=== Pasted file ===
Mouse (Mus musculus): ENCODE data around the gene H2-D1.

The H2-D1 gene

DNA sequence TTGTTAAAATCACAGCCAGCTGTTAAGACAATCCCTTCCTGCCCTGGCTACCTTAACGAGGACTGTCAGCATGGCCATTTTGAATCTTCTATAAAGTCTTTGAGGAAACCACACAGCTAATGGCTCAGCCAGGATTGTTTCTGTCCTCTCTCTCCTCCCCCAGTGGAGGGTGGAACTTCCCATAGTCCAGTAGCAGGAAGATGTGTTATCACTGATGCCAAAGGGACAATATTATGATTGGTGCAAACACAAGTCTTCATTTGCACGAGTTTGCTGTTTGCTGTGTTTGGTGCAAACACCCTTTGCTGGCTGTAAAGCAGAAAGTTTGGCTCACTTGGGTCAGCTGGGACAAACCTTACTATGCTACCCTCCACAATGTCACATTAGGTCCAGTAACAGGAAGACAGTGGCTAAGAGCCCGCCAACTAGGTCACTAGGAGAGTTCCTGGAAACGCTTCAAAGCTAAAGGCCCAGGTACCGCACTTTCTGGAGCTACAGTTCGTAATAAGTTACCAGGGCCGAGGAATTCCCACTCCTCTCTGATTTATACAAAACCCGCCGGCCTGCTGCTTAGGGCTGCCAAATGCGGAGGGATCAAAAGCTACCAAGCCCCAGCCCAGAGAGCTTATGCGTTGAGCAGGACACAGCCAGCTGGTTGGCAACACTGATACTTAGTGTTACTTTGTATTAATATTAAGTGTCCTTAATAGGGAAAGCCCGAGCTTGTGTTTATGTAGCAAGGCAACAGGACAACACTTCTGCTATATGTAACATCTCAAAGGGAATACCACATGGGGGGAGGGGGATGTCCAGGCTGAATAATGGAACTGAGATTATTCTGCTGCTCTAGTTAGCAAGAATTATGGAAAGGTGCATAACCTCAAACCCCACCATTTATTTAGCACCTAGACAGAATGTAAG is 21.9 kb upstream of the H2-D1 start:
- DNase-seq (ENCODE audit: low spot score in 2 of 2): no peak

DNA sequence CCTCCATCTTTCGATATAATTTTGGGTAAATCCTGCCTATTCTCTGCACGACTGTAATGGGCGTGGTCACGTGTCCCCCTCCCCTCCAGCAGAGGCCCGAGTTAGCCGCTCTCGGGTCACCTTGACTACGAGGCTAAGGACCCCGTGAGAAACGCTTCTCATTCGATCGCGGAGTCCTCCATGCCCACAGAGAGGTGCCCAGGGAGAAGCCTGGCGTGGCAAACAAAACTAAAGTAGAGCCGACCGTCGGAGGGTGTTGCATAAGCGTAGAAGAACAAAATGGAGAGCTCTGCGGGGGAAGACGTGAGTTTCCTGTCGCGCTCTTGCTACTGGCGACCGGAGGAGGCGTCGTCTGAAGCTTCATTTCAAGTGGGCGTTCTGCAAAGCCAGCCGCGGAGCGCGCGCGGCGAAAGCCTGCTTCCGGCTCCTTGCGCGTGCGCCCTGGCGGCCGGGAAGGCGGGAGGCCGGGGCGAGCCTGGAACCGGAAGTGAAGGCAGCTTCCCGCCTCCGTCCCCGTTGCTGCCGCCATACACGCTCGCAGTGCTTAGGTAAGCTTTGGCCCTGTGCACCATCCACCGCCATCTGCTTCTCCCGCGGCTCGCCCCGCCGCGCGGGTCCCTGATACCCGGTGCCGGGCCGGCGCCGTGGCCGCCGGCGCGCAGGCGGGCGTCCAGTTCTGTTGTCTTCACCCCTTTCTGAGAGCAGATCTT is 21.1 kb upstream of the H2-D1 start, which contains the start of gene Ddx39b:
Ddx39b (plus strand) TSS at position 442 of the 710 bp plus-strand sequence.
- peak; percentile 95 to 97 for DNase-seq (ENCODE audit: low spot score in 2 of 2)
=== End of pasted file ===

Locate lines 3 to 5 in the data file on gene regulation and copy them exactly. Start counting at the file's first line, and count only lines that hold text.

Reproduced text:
DNA sequence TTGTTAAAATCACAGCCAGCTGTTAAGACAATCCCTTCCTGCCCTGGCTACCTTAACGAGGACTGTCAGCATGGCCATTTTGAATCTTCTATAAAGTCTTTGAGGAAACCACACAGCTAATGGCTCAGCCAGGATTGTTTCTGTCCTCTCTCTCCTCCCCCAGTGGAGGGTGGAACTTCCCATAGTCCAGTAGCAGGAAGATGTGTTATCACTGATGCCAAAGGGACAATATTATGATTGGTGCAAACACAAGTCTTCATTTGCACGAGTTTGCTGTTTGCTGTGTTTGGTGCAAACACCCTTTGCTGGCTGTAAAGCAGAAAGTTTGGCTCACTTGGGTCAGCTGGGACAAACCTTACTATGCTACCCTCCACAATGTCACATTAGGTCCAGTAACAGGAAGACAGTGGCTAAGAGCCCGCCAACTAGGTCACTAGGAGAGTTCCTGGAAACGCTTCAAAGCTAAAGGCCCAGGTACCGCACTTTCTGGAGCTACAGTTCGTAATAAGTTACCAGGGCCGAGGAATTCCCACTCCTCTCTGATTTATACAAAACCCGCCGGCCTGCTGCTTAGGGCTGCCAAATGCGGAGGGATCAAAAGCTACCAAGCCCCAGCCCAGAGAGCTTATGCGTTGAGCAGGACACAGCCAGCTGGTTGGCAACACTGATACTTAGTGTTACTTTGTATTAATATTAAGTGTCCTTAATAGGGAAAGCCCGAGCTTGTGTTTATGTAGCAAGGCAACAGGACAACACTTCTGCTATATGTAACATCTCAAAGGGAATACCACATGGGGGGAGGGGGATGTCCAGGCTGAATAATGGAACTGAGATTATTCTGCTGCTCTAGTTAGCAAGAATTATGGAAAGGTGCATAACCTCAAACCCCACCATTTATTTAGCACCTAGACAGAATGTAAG is 21.9 kb upstream of the H2-D1 start:
- DNase-seq (ENCODE audit: low spot score in 2 of 2): no peak

DNA sequence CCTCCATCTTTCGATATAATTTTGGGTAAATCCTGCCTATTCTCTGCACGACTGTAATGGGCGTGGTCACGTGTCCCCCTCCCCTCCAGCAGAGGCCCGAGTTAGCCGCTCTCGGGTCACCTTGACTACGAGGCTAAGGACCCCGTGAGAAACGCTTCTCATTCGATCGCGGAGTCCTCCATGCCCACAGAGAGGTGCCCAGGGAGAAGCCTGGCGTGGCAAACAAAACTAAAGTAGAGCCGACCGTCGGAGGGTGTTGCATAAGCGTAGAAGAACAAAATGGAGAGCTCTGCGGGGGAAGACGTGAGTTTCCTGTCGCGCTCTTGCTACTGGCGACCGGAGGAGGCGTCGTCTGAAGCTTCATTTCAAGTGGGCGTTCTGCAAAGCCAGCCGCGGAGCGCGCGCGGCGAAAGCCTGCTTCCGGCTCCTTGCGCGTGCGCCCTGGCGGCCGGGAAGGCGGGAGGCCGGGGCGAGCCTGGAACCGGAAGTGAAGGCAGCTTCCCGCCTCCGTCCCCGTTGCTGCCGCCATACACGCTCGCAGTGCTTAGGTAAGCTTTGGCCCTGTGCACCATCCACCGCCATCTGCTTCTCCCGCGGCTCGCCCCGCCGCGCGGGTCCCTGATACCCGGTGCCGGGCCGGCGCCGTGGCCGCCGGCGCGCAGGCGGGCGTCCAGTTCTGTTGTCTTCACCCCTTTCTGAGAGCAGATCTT is 21.1 kb upstream of the H2-D1 start, which contains the start of gene Ddx39b: